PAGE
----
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Global benefits from China's booming economy

By George Gu - posted Thursday, 13 January 2005

China's sudden emergence onto the global stage is causing much debate. To some people, its development will mean Chinese domination of the 21st century. Historians claim that a new world power will alter the world balance, and could lead to new conflicts.

But is a prosperous China good news or a disaster in the making? The truth is that a rising China will benefit the entire world, not just China. China's expanding economy is creating a new global engine of growth. Today, China has become the biggest frontier market as well as global manufacturing centre, which has numerous direct benefits for the outside world.

First, consumers can get cheaper products than ever before. China now produces a vast range of cheap products. This offers new choices for global consumers and it saves them significant sums of money. Why would anyone pay $200 for a microwave oven, when he get one made in China for $50? How many people want to shop for the most expensive products? Maybe 1 per cent? But 99 per cent of us are not as rich as Bill Gates or George Soros. Most of us can get by without a Rolex watch, which is why Wal-Mart turns over $260 billion in sales.


Second, all sorts of new opportunities emerge as China’s economy expands. The world is economically connected more than ever before, producing more wealth for the world as a whole. In fact, many nations can be involved in the manufacture of a single product. Not one single nation dominates. For example a TV set made in China, may have chips from Europe, Japan or the US, metals and raw materials from Latin America and Australia, and other components from a number of developing nations. In fact, international multinationals make more profit than the Chinese manufacturers. For every DVD made in China, the foreign technology patent holders charge at least $5. The Chinese manufacturers make 50 cents. Chinese businessmen say they make less money making DVDs than selling vegetables on street corners. Wal-Mart purchases goods worth about $15 billion from China. But the tens of thousands of Chinese suppliers combined can make less than 5 per cent of Wal-Mart’s profits.

China's development is creating a new engine of growth. China’s booming economy means increasing domestic consumption. In 2004, international players sold around $550 billion to China, well over the $410 billion for 2003. This Chinese buying could reach $1 trillion within five years.

In China’s stores, foreign brands are countless. When a consumer wants a washer, he is confronted with an array of choice: Sharp, LG, Siemens, Electrolux, Hitachi and Whirlpool, among others. Moreover, he will need to choose which store to go to: Makro, Justco, Correfour, Wal-Mart or PriceSmart are just some. There are about 300 foreign retailers in China now and they are following each other very closely and quickly adding new mega stores. More international retailers are on their way to China. A booming Chinese retail economy is a gold mine.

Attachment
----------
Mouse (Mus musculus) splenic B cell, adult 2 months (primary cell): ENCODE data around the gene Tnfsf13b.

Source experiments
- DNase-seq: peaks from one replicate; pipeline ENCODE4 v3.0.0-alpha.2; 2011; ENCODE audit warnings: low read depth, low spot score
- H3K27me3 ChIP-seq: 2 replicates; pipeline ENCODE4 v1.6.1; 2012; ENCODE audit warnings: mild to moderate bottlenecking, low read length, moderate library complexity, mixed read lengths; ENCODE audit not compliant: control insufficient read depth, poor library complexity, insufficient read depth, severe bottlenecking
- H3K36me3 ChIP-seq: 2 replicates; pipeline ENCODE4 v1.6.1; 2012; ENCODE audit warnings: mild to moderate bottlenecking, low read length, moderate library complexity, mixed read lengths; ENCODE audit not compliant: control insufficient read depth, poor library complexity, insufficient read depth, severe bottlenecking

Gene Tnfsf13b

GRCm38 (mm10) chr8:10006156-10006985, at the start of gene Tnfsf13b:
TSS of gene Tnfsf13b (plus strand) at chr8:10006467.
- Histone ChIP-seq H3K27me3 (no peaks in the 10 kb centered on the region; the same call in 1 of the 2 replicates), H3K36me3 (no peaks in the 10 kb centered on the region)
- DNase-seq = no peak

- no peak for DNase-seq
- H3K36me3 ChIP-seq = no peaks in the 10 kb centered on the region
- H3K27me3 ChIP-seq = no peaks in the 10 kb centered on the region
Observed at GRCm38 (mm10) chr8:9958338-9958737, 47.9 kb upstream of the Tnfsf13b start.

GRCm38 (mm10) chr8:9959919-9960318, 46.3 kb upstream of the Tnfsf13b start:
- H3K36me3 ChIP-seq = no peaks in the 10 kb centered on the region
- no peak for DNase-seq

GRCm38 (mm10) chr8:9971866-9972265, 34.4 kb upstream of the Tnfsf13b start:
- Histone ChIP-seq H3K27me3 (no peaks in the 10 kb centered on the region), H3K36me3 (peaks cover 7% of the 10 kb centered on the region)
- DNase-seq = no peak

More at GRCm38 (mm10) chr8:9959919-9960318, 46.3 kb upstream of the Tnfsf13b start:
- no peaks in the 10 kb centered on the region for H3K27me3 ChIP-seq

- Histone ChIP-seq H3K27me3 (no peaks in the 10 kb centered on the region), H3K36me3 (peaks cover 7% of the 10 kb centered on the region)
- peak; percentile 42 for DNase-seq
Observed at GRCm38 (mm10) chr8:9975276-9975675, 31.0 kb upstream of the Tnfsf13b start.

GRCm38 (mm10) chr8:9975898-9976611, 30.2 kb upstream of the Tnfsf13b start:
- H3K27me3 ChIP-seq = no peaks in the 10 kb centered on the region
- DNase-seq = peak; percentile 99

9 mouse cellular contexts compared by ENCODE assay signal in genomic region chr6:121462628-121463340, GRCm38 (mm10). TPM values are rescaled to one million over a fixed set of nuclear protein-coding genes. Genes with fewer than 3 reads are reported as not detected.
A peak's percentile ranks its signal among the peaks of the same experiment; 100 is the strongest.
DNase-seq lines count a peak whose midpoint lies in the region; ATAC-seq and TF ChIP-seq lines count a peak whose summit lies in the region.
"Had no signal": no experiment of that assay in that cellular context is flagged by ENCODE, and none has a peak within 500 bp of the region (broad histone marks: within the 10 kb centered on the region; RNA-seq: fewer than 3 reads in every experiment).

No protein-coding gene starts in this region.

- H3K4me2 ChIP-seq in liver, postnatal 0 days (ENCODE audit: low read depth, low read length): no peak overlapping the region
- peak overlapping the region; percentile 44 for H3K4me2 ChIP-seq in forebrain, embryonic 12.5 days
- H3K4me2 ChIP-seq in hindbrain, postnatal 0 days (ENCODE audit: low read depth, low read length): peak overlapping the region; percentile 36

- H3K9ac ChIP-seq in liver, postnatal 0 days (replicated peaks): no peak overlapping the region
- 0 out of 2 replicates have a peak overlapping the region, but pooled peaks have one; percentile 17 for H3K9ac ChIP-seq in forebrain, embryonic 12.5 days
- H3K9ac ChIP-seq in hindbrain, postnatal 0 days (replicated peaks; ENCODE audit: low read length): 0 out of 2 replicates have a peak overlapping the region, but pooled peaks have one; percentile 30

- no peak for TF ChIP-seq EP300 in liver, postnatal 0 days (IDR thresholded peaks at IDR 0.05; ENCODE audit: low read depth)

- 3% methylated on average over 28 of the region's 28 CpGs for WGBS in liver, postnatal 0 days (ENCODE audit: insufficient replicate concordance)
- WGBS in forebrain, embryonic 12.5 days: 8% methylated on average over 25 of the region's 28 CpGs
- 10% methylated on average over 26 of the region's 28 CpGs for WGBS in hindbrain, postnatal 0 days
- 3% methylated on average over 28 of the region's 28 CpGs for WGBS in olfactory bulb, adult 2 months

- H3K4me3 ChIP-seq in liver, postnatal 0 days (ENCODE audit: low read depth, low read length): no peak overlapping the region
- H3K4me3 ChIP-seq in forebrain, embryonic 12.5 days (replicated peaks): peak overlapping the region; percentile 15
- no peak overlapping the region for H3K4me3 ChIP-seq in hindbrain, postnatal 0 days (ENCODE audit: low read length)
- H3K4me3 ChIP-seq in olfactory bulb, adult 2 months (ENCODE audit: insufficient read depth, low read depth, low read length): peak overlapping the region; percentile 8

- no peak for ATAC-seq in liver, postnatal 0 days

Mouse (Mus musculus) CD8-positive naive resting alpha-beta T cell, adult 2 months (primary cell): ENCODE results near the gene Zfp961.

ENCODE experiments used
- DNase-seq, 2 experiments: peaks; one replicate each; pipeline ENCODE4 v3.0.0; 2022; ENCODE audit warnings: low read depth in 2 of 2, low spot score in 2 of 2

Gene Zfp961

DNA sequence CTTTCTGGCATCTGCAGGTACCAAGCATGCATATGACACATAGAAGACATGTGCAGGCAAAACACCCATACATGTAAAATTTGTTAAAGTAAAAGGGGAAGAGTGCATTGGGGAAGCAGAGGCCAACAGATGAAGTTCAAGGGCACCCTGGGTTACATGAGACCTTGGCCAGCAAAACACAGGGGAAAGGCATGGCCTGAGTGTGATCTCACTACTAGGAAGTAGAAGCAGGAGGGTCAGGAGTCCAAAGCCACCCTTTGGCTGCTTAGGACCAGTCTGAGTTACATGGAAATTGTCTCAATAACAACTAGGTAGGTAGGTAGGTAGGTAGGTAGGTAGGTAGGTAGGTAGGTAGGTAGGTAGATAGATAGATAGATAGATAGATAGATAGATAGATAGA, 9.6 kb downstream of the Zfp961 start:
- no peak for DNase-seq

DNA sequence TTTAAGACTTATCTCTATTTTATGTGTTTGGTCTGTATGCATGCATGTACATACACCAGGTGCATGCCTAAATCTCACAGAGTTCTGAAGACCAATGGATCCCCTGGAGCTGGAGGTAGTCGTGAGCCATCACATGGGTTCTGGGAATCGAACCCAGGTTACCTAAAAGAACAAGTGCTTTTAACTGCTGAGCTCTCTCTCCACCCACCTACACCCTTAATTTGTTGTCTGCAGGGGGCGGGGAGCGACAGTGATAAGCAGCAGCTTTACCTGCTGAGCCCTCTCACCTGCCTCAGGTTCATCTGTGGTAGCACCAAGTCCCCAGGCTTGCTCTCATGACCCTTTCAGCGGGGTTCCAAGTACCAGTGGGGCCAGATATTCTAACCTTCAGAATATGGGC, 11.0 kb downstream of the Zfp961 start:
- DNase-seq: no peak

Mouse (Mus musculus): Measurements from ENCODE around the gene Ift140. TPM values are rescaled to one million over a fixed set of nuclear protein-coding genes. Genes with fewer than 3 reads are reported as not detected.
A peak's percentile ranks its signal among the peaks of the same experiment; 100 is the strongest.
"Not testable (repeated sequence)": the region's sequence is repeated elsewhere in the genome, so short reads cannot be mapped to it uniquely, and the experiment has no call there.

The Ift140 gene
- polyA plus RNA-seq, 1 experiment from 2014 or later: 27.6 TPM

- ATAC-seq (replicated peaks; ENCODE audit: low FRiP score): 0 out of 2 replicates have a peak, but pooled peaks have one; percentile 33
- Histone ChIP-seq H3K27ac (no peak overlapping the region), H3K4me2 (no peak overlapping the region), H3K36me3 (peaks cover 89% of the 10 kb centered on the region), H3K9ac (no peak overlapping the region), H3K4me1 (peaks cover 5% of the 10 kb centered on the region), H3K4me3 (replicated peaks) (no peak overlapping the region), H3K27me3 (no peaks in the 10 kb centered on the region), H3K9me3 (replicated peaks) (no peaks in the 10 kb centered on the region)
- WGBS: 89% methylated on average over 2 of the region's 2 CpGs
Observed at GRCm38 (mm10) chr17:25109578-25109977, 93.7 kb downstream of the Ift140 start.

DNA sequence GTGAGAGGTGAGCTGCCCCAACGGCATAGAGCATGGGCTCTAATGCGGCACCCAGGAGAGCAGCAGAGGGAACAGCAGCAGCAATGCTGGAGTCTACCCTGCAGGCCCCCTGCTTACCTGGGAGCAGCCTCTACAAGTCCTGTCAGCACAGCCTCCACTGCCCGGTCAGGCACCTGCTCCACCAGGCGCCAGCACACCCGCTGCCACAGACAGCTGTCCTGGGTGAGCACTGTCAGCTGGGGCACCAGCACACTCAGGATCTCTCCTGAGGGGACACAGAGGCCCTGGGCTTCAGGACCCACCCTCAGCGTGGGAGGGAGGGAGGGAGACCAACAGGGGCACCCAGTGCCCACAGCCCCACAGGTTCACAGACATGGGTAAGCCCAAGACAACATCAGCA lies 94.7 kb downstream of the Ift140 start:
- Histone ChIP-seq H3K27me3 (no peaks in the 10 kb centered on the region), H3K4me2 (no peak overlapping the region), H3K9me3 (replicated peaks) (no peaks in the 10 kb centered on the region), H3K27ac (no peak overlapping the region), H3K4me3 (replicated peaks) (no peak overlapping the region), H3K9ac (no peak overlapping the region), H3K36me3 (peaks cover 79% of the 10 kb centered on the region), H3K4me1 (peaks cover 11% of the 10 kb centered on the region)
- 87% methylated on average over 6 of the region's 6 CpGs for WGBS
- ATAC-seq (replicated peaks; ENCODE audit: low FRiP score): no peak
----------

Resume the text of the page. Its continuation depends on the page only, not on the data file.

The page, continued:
Japan is coming out of its economic slump significantly aided by its increasing exports to China. In fact, in the last few years it has risen by more than 50 per cent.

Without China, Motorola, Samsung and Nokia would be 20 per cent smaller. Indeed, China has saved their fortunes. They are grateful to the 330 million Chinese mobile users (in 2004). And according to their projections, this market will jump to 500 million by 2007. India has only 10 million mobile handsets, but it takes only two months to get them in China. How could any telecom player ignore China?

The benefits don’t stop there. Today, the world is more economically connected, but world politics lags behind. The cold war ideology is still much alive and continues to block the road leading to more global sharing and commonwealth as well as joint responsibilities. The alternative is terrible for all. If China stays in poverty, would the rest of the world benefit?


In short, 21st century belongs to the whole world. China can only wish to, share its progress. This is a sharp departure from the past. Europe’s previous global reach led to dozens of colonies and the suffering of countless people around the world. The rise of Japan and Germany led to bloody wars in the past. But instead a developing China offers opportunities for the world.

Meanwhile, the average Chinese citizen is delighted to exchange ideas and dreams with others. He is not afraid to compete and he dearly wishes China to be as open as possible. He is eager to meet other nationals in China and beyond. For him, becoming an equal partner in the world is much more significant than being number one or number fifty. He would be as happy as a bird if his hard work is noticed by others.

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This article is based on an interview given by Dr George Gu in December 2004. The transcript is available on

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About the Author

George Zhibin Gu, a business consultant based in China, is an author of several new books on China and globalisation, including: China and the new world order, China's global reach, and Made in China. He can be reached at

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